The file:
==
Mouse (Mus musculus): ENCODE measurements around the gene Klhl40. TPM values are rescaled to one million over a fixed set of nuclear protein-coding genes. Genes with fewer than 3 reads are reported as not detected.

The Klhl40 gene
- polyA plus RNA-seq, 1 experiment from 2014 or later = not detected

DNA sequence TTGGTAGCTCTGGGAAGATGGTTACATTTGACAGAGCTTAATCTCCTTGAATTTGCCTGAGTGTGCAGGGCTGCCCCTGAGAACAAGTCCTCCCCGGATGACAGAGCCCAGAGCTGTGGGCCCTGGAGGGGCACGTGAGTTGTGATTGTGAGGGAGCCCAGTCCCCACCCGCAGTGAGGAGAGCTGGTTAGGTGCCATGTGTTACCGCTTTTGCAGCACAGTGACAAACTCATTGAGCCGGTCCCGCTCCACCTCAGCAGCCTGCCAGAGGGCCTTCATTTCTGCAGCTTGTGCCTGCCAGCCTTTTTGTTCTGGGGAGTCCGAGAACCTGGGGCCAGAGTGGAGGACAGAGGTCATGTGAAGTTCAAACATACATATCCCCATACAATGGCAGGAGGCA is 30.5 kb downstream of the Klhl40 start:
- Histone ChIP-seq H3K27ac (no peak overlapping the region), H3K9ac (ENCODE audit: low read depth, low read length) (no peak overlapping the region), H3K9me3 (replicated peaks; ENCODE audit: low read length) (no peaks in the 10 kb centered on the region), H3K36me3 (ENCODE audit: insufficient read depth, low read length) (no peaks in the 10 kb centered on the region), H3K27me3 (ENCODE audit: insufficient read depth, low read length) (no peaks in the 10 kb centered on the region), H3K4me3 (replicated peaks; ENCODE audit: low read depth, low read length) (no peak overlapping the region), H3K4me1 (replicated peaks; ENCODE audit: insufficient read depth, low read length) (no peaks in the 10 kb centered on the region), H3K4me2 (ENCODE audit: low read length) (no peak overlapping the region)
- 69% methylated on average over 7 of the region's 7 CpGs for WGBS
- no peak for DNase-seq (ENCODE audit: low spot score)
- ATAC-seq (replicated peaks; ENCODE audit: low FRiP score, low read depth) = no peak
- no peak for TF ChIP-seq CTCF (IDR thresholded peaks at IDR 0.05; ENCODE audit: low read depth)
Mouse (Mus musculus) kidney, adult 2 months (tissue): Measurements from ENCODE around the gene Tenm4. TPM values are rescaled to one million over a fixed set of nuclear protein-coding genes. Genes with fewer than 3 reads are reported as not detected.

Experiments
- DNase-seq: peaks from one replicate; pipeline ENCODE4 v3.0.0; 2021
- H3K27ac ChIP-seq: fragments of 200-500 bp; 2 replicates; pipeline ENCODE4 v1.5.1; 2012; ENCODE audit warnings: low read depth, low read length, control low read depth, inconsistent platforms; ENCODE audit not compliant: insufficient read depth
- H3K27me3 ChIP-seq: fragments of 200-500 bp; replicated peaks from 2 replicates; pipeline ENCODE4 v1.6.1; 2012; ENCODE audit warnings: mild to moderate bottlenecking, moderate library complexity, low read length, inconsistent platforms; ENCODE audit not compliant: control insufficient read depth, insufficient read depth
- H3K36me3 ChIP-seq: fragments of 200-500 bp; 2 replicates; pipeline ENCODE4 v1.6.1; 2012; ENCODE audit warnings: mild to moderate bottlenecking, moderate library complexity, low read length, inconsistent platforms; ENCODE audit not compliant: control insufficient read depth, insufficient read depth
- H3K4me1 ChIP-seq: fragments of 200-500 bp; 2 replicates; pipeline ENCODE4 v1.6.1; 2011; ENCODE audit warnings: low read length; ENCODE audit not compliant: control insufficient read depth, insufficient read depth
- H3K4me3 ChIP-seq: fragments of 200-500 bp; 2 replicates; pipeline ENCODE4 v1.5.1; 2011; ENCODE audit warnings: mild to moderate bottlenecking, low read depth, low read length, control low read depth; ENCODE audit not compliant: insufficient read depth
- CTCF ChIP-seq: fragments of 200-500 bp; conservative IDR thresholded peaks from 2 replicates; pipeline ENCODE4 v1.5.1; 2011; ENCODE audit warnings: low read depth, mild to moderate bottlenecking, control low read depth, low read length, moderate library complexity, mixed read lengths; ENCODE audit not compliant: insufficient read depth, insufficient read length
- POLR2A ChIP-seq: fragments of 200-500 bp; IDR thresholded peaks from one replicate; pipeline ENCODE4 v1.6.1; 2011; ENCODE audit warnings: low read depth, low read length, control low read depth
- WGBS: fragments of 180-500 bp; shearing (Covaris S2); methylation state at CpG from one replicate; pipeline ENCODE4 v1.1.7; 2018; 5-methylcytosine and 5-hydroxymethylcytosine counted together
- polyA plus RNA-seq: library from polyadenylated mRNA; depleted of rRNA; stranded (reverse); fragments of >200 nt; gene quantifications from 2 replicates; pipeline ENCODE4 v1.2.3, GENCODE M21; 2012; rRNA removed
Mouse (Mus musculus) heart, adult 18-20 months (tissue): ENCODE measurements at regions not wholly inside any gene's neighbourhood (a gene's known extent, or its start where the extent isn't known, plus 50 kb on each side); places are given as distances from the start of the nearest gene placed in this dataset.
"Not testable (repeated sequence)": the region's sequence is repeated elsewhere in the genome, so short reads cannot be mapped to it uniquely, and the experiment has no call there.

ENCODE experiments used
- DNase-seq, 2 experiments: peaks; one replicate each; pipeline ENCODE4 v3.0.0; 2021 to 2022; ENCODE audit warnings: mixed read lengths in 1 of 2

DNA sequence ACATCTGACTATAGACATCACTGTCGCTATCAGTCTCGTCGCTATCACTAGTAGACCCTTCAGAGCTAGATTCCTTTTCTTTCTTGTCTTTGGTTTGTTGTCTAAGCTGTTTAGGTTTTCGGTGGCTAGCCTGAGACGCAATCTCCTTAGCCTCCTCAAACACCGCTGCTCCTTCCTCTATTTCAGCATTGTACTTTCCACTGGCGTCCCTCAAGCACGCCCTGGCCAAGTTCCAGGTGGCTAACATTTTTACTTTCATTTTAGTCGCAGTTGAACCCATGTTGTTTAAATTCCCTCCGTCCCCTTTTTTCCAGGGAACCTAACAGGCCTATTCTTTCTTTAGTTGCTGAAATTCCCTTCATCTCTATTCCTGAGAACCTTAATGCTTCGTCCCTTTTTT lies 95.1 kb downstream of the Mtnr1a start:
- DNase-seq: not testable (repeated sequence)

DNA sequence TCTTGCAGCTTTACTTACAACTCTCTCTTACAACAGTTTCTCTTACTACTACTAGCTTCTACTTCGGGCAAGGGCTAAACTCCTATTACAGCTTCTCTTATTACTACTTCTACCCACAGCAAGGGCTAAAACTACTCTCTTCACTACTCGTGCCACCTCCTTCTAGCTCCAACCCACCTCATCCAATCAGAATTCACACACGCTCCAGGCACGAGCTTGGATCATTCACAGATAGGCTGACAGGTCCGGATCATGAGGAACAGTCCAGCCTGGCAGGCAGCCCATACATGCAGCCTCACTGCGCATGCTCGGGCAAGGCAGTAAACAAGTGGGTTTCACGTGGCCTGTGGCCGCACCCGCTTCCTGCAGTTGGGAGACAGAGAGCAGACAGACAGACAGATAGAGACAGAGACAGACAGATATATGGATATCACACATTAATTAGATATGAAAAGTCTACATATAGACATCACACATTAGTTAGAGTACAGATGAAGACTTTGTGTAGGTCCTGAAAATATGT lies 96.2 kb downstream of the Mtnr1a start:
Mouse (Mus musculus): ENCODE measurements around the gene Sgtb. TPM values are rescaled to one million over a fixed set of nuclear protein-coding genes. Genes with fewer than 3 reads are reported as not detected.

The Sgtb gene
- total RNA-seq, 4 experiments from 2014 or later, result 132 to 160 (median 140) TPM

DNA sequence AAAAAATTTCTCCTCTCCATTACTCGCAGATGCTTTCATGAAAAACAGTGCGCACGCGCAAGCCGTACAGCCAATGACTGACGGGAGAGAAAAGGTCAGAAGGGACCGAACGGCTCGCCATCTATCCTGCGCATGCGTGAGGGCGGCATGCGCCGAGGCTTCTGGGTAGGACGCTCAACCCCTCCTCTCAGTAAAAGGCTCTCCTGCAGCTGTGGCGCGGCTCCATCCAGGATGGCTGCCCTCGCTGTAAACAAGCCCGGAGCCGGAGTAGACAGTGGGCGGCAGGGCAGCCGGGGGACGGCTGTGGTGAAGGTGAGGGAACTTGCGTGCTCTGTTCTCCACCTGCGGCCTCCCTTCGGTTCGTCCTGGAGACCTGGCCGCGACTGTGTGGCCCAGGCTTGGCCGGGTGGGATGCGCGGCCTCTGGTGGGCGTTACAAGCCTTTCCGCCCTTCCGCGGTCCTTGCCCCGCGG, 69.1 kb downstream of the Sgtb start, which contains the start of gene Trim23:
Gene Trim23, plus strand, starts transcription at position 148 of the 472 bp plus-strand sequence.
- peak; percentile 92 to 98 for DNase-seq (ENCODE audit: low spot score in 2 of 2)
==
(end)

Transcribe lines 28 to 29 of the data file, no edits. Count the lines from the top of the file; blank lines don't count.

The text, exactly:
DNA sequence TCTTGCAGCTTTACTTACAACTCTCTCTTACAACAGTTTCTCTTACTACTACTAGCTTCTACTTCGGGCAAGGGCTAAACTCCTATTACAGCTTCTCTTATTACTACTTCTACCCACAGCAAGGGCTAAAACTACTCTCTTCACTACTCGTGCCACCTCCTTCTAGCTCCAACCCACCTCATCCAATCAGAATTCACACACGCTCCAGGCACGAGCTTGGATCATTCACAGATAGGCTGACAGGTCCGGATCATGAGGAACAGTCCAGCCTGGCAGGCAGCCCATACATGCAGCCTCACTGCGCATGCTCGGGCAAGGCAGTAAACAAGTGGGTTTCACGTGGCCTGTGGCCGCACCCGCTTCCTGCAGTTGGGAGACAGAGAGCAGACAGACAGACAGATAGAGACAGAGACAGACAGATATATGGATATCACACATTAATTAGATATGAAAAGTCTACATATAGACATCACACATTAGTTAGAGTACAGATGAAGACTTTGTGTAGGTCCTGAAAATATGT lies 96.2 kb downstream of the Mtnr1a start:
Mouse (Mus musculus): ENCODE measurements around the gene Sgtb. TPM values are rescaled to one million over a fixed set of nuclear protein-coding genes. Genes with fewer than 3 reads are reported as not detected.